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I Don’t Blame McNamara

I don’t blame Robert McNamara for the US failure in Vietnam, although he certainly played an important role in it. As Secretary of Defense, he was not powerful enough to lose a war single-handedly from the Pentagon. The real culprits were the presidents — Kennedy, Johnson and Nixon — the Congress, and the American public. McNamara was an official under orders, and he carried them out to the best of his ability. He was more like the generals who worked for Hitler; he could have been guilty of war crimes, but not for the overall conduct of the war. That his obituaries are not claiming that he was guilty of war crimes probably speaks well of his character. Today, we have wars in Iraq and Afghanistan that the country more or less ignores, but in which they have been quicker to perceive war crimes, particularly in places like Abu Ghraib and Guantanamo.

I blame the country, the United States, rather than McNamara. Despite protests, the leadership of the country let the war go on. I think from some of the obituaries I read, more GIs died in Vietnam after McNamara left as Secretary than during his tenure. The NYT obit says “Half a million American soldiers went to war on his watch. More than 16,000 died; 42,000 more would fall in the seven years to come.”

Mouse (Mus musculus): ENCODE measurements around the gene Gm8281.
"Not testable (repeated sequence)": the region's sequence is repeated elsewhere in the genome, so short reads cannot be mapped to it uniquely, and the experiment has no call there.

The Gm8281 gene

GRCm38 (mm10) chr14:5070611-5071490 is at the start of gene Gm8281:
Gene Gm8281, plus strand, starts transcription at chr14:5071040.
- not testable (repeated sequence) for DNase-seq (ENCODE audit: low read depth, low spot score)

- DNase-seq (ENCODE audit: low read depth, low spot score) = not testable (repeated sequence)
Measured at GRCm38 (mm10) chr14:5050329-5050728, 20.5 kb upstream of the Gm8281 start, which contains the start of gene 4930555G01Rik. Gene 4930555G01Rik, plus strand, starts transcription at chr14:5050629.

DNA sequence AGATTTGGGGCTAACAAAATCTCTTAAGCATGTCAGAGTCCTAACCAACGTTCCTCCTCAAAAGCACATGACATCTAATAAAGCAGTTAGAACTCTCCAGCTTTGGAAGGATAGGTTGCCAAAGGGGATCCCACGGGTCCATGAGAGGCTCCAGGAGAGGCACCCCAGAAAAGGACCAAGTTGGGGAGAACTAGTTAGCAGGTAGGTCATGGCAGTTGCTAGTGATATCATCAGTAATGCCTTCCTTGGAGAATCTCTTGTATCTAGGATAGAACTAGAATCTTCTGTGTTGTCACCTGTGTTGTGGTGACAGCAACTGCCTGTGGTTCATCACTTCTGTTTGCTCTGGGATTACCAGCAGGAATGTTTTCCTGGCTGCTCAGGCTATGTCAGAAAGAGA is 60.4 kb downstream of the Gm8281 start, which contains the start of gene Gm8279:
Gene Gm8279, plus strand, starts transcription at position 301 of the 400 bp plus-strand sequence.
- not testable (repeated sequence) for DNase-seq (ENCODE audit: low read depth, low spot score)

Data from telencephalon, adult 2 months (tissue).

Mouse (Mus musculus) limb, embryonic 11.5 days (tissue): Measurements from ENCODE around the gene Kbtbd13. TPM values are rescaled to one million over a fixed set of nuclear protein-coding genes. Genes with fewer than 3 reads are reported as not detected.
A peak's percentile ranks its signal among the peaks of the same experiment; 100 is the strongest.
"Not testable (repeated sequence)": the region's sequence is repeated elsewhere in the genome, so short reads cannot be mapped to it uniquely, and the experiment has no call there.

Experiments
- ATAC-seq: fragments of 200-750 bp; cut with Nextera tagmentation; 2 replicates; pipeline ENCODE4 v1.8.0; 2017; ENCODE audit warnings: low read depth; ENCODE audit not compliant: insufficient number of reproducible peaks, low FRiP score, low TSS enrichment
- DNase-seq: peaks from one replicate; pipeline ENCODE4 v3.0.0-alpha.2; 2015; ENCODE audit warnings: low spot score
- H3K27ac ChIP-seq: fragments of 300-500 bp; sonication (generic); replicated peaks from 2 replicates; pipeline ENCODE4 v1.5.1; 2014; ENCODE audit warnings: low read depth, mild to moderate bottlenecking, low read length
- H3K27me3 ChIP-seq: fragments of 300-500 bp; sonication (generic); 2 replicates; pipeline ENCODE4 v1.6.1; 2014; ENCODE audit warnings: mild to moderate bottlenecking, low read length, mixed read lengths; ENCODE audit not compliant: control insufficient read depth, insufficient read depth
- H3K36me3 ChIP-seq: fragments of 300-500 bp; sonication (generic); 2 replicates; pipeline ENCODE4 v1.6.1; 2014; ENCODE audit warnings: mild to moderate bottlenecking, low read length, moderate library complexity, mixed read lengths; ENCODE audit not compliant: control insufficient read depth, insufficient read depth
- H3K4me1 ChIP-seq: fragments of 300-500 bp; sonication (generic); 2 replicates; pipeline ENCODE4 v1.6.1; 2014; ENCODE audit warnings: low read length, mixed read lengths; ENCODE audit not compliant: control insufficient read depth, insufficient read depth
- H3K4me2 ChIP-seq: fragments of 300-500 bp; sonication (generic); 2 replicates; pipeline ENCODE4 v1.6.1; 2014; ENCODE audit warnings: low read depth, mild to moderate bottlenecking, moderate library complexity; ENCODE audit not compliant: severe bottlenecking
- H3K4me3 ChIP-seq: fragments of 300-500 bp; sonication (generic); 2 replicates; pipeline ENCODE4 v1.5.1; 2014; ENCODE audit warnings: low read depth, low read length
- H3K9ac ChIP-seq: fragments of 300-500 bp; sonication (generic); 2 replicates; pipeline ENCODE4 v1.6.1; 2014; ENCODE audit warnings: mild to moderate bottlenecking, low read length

As long as the rich and connected — Bush, Cheney, Clinton, Wall Street types — could avoid fighting, they were content to let the war go on, but in order to cover their cowardice they reviled those who fought the war, whether McNamara in the Pentagon, or some poor private just out of high school. The criticism heaped on McNamara in his obituaries taints every soldier who fought in the war. I’d like to know more about how the Germans treated their low ranking veterans of World War II. Did the German soldiers experience more shame and hatred from their fellow citizens than Vietnam veterans did?

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